Your goal would be to check off each day or each week that you completed the process goals. At the end of two weeks you might decide to reward yourself (healthfully) for completing all your process goals, even if you didn't see large improvements in your outcome goal. 

If you are nailing the process goals, they become habit. When healthy habits are part of your lifestyle they go a long way to helping you achieve those outcome goals. It's about sustainable actions over the long term. It's not what you can do in one hour or in one week, it's about what you can sustain over the long term. In other words, it is better to lose 40 pounds slowly over six months, than it is to starve yourself, lose it quickly and then gain it back because you reached your goal weight and loosened up on your unsustainable practices. Trust me when I tell you I learned this lesson the hard way.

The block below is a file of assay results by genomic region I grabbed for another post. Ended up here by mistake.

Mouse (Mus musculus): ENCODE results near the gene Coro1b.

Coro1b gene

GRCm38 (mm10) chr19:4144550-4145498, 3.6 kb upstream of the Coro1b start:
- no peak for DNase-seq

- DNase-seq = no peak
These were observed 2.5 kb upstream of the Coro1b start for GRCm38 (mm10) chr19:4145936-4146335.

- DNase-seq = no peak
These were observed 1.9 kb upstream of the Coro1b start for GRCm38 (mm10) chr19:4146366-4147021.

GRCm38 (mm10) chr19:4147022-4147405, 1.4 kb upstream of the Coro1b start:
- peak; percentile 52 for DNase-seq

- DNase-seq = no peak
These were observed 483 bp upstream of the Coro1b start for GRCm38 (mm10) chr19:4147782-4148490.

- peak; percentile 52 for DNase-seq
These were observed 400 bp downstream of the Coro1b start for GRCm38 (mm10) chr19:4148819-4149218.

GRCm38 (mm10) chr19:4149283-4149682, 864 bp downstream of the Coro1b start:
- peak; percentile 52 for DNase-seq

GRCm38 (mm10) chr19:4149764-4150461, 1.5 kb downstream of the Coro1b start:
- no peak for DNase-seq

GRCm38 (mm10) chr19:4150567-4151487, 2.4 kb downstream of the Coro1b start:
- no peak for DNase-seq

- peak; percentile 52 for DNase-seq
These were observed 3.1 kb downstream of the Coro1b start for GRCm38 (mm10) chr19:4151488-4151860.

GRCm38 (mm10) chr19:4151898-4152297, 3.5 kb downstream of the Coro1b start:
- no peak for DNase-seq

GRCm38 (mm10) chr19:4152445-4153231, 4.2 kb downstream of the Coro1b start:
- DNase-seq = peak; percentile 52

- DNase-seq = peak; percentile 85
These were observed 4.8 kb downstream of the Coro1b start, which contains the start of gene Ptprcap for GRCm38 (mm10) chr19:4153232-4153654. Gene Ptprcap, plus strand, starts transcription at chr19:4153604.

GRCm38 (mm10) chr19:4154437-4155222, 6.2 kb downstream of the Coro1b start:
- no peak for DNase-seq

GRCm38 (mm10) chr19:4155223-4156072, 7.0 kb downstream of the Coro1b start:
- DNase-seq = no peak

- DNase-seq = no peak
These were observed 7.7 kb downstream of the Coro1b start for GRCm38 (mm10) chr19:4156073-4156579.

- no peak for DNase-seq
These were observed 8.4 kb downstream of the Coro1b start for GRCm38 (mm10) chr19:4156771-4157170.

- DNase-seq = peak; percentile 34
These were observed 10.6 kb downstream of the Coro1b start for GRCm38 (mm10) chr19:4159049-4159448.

Here is an example: I am studying for my Precision Nutrition Sports and Exercise Nutrition Level 1 certification. I set process goals and outcome goals each week. My goals last week were to study one hour each night for six nights and at lunch three days per week. I planned to complete three chapters in seven days. See how I included both process and outcome goals? 

Ollie, my study buddy.

Ollie, my study buddy.

At the end of the week I met my process goals but not my outcome goal. I studied each night and at lunch as I had planned but only completed two out of three chapters because I underestimated the length of the chapters and therefore had unrealistic expectations of my outcome this week. It took me longer to get through chapters 13 and 14 than anticipated. I was tempted to rush through the workbook questions in order to finish faster and possibly be able to get in another chapter this week, but I quickly realized that hurrying through the chapter to meet some arbitrary goal was not serving me and my larger purpose (you know, to actually learn this stuff).